In exchange, most open source licenses require that applications including the open source code be distributed with an attribution indicating that code from a particular project is included in the application (e.g., the well-known the BSD and MIT open source licenses). Other open source licenses also require that any derivative works, i.e., any software program that incorporates source code from the open source project, must itself be distributed under an open source licenses (e.g., the GNU foundation General Public License (GPL) and Lesser General Public License (LGPL)). These latter licenses prevent source code distributed under an open source license from being included in software applications distributed using a “closed” license.
Open source code offers many opportunities for organizations today, and the open source distribution model has produced many well-known and highly regarded software applications. However, the accidental use of open source code in a product that a business intends to distribute using a closed license (or vice versa) can have substantial consequences. For example, some open source licenses require that if source code is included (or in some cases linked to) in a target software program, then the source code for the target software program must itself be made available under the license used by the open source project. Thus, a software program that a business intends to distribute under a closed license may be forced open by the unintentional inclusion of open source code. Further, once source code that a business wishes to remain proprietary is distributed under an open source license, there may be little opportunity to “take back” the code, and prevent its distribution.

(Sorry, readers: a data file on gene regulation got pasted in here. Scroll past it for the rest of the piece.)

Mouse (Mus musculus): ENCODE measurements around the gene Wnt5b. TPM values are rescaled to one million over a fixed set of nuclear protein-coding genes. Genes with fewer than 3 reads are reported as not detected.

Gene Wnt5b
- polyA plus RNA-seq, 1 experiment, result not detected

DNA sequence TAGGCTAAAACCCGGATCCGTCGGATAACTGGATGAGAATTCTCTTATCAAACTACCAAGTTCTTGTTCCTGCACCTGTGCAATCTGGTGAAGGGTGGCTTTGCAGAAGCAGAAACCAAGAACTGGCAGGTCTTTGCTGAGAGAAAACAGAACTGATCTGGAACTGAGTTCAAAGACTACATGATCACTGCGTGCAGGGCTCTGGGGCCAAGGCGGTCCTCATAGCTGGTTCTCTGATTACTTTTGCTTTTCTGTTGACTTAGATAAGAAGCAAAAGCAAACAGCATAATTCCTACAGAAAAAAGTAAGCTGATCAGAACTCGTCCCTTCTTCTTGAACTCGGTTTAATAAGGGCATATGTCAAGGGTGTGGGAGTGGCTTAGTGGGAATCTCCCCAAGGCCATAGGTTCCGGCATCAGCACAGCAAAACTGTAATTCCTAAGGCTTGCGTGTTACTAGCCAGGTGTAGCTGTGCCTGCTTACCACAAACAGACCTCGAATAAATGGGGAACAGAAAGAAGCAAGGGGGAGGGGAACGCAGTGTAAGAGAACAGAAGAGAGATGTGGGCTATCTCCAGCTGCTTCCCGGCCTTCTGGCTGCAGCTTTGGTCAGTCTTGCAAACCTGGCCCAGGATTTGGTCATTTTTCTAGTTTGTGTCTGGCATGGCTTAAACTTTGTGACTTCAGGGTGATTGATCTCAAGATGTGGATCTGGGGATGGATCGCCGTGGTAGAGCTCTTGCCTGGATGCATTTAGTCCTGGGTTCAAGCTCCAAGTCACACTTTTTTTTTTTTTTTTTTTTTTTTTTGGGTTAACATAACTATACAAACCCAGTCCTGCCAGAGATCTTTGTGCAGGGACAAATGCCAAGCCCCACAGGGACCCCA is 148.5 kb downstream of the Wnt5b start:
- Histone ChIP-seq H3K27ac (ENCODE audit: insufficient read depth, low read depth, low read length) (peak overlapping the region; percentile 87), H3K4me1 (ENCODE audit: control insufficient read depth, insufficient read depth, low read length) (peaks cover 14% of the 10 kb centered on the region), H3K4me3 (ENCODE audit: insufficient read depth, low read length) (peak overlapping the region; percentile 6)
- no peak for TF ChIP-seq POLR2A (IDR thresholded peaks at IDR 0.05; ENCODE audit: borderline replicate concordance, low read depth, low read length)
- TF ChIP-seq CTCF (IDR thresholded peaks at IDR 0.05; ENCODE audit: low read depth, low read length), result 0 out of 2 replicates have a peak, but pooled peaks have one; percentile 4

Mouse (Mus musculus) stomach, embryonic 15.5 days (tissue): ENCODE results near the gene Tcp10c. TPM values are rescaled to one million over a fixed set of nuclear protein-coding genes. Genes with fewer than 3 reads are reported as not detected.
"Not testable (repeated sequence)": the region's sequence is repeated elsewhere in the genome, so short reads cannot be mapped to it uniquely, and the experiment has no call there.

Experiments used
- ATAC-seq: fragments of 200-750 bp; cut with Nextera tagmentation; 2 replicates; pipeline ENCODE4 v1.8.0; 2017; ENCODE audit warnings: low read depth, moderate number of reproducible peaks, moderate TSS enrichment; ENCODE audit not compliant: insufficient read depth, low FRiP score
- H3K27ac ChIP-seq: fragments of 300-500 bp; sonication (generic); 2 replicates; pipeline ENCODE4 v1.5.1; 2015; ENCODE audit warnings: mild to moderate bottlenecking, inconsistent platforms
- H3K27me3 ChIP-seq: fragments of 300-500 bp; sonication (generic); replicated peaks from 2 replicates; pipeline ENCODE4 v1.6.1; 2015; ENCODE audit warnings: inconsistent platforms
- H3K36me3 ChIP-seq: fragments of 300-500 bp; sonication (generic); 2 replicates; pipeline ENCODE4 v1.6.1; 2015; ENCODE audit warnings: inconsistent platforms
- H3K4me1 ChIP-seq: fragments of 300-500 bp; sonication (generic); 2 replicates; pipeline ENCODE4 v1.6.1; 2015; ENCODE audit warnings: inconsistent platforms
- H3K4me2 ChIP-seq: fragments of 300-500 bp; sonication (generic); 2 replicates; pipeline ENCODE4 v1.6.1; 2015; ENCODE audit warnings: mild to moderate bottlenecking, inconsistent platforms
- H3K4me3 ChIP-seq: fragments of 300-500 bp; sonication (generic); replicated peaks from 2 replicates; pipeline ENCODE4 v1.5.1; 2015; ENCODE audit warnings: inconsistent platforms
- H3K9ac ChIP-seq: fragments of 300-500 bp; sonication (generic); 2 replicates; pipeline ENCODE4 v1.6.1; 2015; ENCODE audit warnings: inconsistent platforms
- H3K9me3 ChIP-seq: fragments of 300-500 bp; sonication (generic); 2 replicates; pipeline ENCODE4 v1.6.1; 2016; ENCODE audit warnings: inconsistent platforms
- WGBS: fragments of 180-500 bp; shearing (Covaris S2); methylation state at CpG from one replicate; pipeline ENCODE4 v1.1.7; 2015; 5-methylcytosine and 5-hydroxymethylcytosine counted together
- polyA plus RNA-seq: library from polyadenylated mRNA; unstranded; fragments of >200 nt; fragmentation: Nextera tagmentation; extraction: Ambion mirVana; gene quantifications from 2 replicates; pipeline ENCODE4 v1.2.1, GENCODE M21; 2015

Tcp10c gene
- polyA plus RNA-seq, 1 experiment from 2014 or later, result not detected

As described above, some open source licenses require that the license for the target program include an attribution indicating that the target program includes source code from the open source project. The target program may still be distributed under a closed license, but the license must include the attribution. Compliance with this requirement creates administrative overhead, unrelated to the actual software development that must be managed.